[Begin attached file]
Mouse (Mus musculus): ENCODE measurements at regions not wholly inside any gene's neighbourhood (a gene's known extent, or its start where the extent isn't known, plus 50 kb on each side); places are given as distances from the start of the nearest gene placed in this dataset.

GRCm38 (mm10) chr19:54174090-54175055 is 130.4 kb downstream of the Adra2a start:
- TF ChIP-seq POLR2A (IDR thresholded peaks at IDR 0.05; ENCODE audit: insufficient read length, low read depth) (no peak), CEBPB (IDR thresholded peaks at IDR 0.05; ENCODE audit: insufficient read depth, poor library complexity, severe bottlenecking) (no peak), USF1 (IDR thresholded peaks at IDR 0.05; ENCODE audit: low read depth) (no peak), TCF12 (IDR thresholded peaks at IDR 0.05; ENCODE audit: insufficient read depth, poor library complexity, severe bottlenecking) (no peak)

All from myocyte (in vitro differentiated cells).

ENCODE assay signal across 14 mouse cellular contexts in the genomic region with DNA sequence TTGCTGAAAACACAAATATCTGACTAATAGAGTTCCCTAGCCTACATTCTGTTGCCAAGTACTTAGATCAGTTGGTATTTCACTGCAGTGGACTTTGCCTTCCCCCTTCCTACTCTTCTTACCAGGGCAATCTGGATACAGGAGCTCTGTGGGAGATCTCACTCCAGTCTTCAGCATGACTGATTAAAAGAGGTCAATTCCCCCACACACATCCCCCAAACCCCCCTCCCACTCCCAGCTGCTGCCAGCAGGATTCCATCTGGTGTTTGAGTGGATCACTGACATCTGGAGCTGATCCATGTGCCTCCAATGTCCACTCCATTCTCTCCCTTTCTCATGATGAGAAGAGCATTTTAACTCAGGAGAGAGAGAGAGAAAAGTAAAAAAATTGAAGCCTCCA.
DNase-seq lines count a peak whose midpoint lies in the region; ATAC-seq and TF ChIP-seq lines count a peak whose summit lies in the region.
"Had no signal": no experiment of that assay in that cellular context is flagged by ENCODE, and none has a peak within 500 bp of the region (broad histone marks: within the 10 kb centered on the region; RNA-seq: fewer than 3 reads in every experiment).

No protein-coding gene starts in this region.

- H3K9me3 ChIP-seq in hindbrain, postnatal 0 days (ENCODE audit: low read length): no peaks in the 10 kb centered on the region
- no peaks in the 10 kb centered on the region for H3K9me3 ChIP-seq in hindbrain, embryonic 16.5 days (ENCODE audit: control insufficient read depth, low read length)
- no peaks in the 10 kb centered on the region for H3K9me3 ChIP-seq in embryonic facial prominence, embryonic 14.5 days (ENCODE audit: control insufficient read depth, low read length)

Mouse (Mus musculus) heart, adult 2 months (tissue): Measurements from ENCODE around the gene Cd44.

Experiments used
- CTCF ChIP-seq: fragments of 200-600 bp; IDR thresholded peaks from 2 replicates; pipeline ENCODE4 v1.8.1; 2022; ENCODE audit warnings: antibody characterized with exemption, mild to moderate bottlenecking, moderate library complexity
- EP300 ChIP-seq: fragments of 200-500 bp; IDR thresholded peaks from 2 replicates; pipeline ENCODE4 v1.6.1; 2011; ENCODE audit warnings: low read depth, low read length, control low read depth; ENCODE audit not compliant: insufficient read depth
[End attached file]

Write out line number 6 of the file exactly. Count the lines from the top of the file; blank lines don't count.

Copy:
DNase-seq lines count a peak whose midpoint lies in the region; ATAC-seq and TF ChIP-seq lines count a peak whose summit lies in the region.